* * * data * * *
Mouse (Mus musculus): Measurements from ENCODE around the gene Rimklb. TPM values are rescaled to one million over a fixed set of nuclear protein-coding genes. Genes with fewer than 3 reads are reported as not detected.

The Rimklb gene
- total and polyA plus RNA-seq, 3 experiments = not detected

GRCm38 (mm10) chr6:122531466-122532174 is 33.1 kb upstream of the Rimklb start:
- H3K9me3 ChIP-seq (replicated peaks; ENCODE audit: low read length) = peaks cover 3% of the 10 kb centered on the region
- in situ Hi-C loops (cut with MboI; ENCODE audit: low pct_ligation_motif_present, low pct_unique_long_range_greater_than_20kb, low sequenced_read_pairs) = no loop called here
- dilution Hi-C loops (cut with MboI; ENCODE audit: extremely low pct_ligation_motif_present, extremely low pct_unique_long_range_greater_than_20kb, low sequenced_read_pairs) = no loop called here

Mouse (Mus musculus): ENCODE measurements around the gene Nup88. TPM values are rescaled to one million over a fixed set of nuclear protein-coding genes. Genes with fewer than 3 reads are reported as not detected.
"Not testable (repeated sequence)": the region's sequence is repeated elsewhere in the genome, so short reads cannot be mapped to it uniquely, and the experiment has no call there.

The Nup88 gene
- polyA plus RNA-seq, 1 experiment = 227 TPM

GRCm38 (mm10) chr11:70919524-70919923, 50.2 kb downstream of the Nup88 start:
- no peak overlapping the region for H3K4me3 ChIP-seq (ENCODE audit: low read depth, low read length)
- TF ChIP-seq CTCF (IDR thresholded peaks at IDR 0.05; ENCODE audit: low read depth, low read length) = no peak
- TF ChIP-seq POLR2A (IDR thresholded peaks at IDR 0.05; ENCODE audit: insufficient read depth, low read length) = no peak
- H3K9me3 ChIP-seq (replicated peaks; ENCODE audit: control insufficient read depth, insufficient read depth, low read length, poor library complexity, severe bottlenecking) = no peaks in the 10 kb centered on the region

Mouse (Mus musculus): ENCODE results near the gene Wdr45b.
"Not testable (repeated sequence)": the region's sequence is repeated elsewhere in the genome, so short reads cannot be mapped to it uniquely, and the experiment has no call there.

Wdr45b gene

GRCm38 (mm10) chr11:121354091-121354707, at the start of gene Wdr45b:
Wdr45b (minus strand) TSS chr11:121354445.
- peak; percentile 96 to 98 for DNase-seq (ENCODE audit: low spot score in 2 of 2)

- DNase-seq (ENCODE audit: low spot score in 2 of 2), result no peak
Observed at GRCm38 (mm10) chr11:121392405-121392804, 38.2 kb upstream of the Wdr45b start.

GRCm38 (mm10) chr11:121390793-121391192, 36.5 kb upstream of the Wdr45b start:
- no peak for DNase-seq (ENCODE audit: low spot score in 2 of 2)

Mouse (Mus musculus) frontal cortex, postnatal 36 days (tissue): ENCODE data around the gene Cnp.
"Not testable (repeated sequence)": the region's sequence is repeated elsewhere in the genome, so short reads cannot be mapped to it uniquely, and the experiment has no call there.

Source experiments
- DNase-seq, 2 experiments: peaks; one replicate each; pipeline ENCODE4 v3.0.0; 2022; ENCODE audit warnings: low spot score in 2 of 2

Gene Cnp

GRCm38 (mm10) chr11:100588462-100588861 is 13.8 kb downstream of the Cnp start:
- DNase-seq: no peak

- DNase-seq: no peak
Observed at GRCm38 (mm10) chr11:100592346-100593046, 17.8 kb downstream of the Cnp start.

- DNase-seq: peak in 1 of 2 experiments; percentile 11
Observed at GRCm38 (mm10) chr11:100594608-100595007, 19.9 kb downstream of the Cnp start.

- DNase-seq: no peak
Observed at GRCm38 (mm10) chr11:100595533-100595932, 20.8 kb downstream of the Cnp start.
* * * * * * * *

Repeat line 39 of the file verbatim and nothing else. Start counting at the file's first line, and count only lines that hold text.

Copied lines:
Observed at GRCm38 (mm10) chr11:100595533-100595932, 20.8 kb downstream of the Cnp start.